After the snap, Rodgers executed a quick fake to Jones before making a bootleg to his left. Lazard actually stayed in to block while Ervin ran a post route down the field. MVS meanwhile ran a corner route. It was a typical LaFleur-style play but then Lewis used some veteran savvy to put the Packers ahead.
Initially running a simple out route where he might have been the check down on the play, Lewis then turned up the field as Rodgers scrambled towards the sidelines. Rodgers put the ball up quickly as Marshon Lattimore started to close in. The eventual MVP put the pass where only Lewis could get it while the Big Dog made a brilliant adjustment mid-route to snatch the ball out of the air at the three despite coverage by Saints safety Malcolm Jenkins. The veteran DB threw his hands up right before Lewis caught the ball as to either clear himself off interfering or suggesting that Lewis may have pushed off of him.
No penalty was called of course, and Lewis made a quick spin move and dove from the three into the end zone for a touchdown.
Acrobatic touchdown from Marcedes Lewis. He’s been in the league 15 years pic.twitter.com/bhMoUj27kM— IKE Packers Podcast (@IKE_Packers) September 28, 2020
We could go into the Xs and Os of this all night, but it simply was two veteran players on the same wavelength making a play that the Saints defense really had no prayer of stopping.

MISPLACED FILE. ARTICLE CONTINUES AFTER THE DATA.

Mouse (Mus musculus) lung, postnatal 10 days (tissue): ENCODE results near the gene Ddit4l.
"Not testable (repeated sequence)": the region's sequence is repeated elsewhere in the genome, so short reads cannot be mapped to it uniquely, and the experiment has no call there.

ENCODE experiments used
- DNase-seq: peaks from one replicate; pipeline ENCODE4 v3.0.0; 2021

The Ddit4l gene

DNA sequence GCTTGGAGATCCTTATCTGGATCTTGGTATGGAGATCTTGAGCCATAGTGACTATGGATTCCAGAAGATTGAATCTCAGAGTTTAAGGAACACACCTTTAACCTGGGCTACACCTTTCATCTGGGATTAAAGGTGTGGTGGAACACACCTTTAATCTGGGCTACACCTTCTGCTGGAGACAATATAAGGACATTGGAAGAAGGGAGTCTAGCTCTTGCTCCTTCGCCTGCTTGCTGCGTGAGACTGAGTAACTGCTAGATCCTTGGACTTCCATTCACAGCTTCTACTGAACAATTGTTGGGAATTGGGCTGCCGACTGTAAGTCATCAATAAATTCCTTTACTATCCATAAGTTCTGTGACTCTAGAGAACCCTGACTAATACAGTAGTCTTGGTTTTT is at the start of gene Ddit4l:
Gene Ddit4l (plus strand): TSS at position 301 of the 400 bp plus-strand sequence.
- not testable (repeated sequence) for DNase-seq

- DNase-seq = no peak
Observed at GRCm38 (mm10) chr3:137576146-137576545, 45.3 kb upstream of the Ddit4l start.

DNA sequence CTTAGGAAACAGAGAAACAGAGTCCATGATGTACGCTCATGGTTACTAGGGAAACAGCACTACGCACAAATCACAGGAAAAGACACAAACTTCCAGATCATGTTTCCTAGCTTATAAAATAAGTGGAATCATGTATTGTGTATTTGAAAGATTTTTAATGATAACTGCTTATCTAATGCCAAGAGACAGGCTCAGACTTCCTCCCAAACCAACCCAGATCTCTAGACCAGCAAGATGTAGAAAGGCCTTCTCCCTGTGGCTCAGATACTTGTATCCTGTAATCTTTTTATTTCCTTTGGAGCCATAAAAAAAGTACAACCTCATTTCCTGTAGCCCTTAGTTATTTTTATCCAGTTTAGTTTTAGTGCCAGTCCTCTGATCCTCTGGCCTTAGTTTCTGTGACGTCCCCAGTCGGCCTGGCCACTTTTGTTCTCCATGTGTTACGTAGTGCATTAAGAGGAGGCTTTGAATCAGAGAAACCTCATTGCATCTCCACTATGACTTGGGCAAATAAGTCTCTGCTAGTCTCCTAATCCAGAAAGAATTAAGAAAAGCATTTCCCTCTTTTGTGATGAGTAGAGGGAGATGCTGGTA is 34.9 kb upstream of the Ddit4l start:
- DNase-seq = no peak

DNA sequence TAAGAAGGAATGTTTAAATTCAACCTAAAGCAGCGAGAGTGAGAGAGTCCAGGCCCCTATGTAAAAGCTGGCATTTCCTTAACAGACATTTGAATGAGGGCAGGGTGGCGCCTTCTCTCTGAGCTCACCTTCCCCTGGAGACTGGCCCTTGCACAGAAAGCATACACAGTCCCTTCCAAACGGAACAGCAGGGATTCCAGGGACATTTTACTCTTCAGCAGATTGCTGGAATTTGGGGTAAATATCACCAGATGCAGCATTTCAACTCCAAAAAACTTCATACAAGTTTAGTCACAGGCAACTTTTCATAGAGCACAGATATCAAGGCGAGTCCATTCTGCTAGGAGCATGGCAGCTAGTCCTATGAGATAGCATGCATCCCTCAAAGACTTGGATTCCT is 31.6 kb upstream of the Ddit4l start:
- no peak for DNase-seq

The Packers were up 27-20 thanks to that score, though that lead didn’t last long.
The Saints nullified that score fairly quickly after Drew Brees threw a 52-yard touchdown pass to Alvin Kamara with less than a minute to go in the third to tie the game at 27. That might lead one to believe the score had minimal impact but in a shootout such as this, you need to get into the end zone every chance you can. Given how quickly the Saints responded, it was a good thing that the Packers got that Lewis score instead of a field goal because they would have entered the fourth quarter trailing instead of tied.
You can’t settle for field goals against the Saints and hitting paydirt on the third down throw to Lewis in hindsight helped keep the pace with New Orleans’ potent attack.
Green Bay went on to win the game 37-30 and move to 3-0. It also gave them the tiebreaker over the Saints in the race for the conference’s top seed, which starting last season would be the lone bye in the playoffs. The Packers ultimately finished a game ahead of New Orleans when the season ended so the tiebreaker was not needed, but the game was a good litmus test for the team and proved LaFleur’s offense in year two could keep pace with the best in the league.
Ultimately it may have been this game that gave LaFleur and Rodgers the shots in the arm to have a historically great season, one in which Rodgers won his third MVP award.
Stay tuned as the countdown continues on Friday with our #6 play, one of the more improbable catches you’ll see in some time.